Me: “After Boston, I’m going to get in shape.”
My husband: “You do know how ridiculous that statement is, right?”
Me: “Yes. But I mean it.”
My husband: “Ok, as long as you’re aware.”
It happens every time during my marathon taper. Every. Time.
Let’s rewind for a moment though. There you are a few months ago, staring at your computer screen, credit card clutched in your hand, you double check that you chose the correct race distance and t-shirt size and you hit submit. There. It’s done. You are signed up for your new goal race. Visions of race perfection dance through your head. You make your “new training cycle resolution”: this time you’ll behave; this time you’ll be the clean eating, strength training, cross training, stretching, tempo running fool you’ve always known you can be! Things go perfectly for the first two weeks and then the reality that you have a life and responsibilities sets in. While you might generally stick to the plan, that image of the perfect you slowly fades through the weeks until taper when it hits you:
Marathon taper guilt.
Marathon taper guilt is not the taper blues or the taper crazies that everyone talks about. It’s that feeling that you didn’t do everything you were supposed to do to get ready for the race. You didn’t eat the way you were supposed to eat. You drank more beer than you said would. Improve your core strength? Yeah you hit the snooze alarm every morning rather than getting those five minutes of core work in every day. And why again did you skip some workouts to run easy with friends? Oh, and weren’t you going to start stretching this cycle?! And the foam roller, the last time you saw that thing one of the kids was running around the house pretending it was a horse. How will you ever know your full potential if you don’t do everything you’re supposed to do?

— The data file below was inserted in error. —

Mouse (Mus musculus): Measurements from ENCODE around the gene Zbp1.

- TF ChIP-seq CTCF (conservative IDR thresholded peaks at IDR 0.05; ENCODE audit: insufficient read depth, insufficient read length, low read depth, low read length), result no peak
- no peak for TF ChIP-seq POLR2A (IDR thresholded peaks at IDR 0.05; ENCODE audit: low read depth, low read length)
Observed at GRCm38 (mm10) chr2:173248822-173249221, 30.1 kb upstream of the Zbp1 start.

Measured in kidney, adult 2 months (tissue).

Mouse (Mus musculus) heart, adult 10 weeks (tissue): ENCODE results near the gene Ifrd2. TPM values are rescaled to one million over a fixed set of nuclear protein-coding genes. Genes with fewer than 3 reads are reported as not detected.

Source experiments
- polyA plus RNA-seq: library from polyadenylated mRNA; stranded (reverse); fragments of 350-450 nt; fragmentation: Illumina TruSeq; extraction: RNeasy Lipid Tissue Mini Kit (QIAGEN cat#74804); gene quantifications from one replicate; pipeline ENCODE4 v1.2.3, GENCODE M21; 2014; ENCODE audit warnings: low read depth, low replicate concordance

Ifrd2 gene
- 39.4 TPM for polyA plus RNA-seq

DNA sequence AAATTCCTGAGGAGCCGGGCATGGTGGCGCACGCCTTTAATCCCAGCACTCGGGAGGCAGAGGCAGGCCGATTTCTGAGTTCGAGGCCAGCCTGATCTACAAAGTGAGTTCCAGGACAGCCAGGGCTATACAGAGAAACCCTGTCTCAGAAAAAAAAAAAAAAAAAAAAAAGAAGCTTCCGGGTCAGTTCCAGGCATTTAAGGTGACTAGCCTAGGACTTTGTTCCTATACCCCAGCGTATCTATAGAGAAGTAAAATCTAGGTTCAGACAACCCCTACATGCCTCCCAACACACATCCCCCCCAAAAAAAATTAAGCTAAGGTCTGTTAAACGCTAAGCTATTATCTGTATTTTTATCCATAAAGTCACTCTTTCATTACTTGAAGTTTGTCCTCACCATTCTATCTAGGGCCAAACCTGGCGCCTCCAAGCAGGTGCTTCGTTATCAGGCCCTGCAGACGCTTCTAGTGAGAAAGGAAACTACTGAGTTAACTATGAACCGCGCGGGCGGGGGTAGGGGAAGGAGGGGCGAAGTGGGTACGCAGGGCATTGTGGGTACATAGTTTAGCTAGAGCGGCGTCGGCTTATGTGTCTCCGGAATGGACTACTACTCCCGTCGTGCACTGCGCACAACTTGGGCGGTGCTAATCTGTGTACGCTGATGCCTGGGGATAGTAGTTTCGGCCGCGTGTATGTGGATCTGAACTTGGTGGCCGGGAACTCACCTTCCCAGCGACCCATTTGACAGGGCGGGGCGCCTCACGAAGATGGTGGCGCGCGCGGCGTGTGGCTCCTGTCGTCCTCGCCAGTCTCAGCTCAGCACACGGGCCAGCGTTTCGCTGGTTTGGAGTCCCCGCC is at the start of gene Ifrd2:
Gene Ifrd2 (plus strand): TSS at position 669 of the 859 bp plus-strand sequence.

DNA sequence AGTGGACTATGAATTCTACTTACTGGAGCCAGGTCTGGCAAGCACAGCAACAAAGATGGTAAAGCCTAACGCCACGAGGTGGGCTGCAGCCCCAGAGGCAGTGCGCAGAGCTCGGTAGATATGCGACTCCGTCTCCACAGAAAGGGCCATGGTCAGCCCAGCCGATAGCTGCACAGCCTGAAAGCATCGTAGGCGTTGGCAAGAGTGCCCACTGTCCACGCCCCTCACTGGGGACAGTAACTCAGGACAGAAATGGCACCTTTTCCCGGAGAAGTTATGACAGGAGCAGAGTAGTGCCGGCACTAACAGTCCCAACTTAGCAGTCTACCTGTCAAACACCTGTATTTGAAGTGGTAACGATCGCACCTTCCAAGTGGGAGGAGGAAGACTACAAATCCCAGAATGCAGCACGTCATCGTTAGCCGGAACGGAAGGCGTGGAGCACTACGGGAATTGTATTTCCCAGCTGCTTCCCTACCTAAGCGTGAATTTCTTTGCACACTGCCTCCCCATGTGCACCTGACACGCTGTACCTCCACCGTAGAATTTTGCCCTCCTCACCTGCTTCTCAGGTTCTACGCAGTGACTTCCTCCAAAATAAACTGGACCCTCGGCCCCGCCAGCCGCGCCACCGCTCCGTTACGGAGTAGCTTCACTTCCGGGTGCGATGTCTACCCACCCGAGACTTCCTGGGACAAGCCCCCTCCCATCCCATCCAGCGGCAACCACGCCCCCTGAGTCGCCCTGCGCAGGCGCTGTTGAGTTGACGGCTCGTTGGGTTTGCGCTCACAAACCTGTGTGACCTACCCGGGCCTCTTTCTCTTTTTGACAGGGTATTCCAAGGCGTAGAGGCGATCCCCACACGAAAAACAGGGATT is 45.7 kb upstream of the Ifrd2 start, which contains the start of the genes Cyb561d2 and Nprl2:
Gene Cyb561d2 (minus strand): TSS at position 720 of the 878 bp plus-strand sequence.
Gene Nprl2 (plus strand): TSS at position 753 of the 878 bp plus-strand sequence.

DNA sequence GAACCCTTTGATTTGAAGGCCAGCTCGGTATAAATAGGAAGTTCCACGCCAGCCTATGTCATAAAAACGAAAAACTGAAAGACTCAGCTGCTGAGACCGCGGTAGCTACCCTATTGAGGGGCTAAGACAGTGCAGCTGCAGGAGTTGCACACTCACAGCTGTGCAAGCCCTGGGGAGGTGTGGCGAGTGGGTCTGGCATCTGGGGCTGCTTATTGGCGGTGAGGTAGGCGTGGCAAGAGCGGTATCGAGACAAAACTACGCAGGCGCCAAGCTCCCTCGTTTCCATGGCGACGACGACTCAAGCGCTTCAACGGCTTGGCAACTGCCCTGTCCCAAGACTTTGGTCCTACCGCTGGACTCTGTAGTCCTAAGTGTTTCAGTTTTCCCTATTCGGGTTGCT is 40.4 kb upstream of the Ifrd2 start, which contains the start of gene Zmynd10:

Supposed to. When we’re in the middle of marathon taper and looking back on those dozen or more weeks it’s easy to fixate on what we were supposed to do, but didn’t. It’s easy to beat ourselves up over our training imperfections and feel guilty about it.
Maybe the marathon taper guilt problem starts the moment we choose a race. Do we pick goals that we, being the perfectly imperfect people that we are in reality, can actually achieve or do we pick goals that only the imaginary perfect version of ourselves can achieve? Maybe we need to set goals that don’t require 36 hours in each day. Maybe we need to be more self-aware and – gasp! – realistic.
Perhaps the issue is that we want the achievement of our running goals to follow logically upon the completion of a laundry list of things we’re supposed to do. But what we’re supposed to do and what we’re actually realistically capable of don’t always match up and, perhaps more importantly, even if we did all those things, there is no guarantee we’d meet our goals anyway. As Oregano put it last week:
It would be nice if training was totally prescriptive and the same things worked for the same people at all of the different times in their lives, but I guess this isn’t true and we all just have to struggle along doing what we love and working around all of the good and bad obstacles and challenges and opportunities that come up.
Here’s the deal: marathon taper guilt doesn’t have to be a thing. It’s something we manufacture when we hold ourselves to an unrealistic standard. We work hard and we expect to see results from that hard work. While the concept that checking items off our training to-do list will magically lead to our marathon dream time is comforting, this concept is both false and leads to marathon taper guilt when we look back and see we didn’t check everything off our list during the training cycle. All we can do is the best training we can do and hope it pays off in the end.
Sure, it’s frustrating that we can’t boil training down to checklist, but it’s good because that also means we can defy the odds and do well despite not doing everything we’re supposed to. As Pimento once said, “This is the one aspect of my life that I still hope for a little magic on race day. That has nothing to do with logic.”
Have you ever experienced marathon taper guilt?